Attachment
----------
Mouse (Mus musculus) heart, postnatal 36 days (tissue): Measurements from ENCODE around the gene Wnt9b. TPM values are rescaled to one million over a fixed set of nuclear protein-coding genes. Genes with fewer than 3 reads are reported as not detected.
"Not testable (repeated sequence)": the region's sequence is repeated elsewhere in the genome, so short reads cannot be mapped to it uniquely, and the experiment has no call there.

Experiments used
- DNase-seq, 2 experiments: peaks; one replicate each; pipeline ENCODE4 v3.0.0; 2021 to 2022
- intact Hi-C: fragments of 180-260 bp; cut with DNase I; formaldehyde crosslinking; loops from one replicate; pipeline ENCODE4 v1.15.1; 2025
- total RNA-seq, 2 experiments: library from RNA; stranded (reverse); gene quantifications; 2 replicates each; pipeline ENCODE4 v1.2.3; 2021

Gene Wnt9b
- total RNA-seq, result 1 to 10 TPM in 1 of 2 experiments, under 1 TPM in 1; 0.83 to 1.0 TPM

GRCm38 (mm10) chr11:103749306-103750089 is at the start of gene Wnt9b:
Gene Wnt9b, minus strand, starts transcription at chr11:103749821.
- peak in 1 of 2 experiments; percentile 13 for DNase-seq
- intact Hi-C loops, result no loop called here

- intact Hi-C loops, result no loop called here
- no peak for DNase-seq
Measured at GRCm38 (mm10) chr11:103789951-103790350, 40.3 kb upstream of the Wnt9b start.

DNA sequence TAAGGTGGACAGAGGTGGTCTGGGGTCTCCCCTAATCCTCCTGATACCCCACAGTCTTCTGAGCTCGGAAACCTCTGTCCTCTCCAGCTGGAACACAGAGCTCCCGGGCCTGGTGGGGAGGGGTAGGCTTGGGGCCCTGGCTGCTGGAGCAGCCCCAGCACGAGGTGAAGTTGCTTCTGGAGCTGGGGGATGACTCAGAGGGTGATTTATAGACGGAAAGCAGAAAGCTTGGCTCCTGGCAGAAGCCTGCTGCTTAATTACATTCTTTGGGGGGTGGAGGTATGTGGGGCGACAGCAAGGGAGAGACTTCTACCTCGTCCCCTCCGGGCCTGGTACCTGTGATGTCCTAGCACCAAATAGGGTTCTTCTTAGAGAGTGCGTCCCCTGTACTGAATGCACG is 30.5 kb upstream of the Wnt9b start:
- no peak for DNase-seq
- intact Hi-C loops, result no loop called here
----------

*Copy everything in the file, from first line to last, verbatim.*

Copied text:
Mouse (Mus musculus) heart, postnatal 36 days (tissue): Measurements from ENCODE around the gene Wnt9b. TPM values are rescaled to one million over a fixed set of nuclear protein-coding genes. Genes with fewer than 3 reads are reported as not detected.
"Not testable (repeated sequence)": the region's sequence is repeated elsewhere in the genome, so short reads cannot be mapped to it uniquely, and the experiment has no call there.

Experiments used
- DNase-seq, 2 experiments: peaks; one replicate each; pipeline ENCODE4 v3.0.0; 2021 to 2022
- intact Hi-C: fragments of 180-260 bp; cut with DNase I; formaldehyde crosslinking; loops from one replicate; pipeline ENCODE4 v1.15.1; 2025
- total RNA-seq, 2 experiments: library from RNA; stranded (reverse); gene quantifications; 2 replicates each; pipeline ENCODE4 v1.2.3; 2021

Gene Wnt9b
- total RNA-seq, result 1 to 10 TPM in 1 of 2 experiments, under 1 TPM in 1; 0.83 to 1.0 TPM

GRCm38 (mm10) chr11:103749306-103750089 is at the start of gene Wnt9b:
Gene Wnt9b, minus strand, starts transcription at chr11:103749821.
- peak in 1 of 2 experiments; percentile 13 for DNase-seq
- intact Hi-C loops, result no loop called here

- intact Hi-C loops, result no loop called here
- no peak for DNase-seq
Measured at GRCm38 (mm10) chr11:103789951-103790350, 40.3 kb upstream of the Wnt9b start.

DNA sequence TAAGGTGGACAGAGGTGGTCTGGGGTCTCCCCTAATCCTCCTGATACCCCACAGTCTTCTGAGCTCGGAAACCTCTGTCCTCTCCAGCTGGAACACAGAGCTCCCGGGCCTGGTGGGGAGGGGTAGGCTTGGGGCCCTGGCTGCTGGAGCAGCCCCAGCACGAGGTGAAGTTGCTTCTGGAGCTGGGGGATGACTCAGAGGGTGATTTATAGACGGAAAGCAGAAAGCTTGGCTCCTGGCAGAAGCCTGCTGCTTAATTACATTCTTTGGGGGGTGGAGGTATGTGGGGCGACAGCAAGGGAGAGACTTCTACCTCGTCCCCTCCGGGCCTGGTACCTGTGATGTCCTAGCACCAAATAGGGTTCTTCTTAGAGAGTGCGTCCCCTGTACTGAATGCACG is 30.5 kb upstream of the Wnt9b start:
- no peak for DNase-seq
- intact Hi-C loops, result no loop called here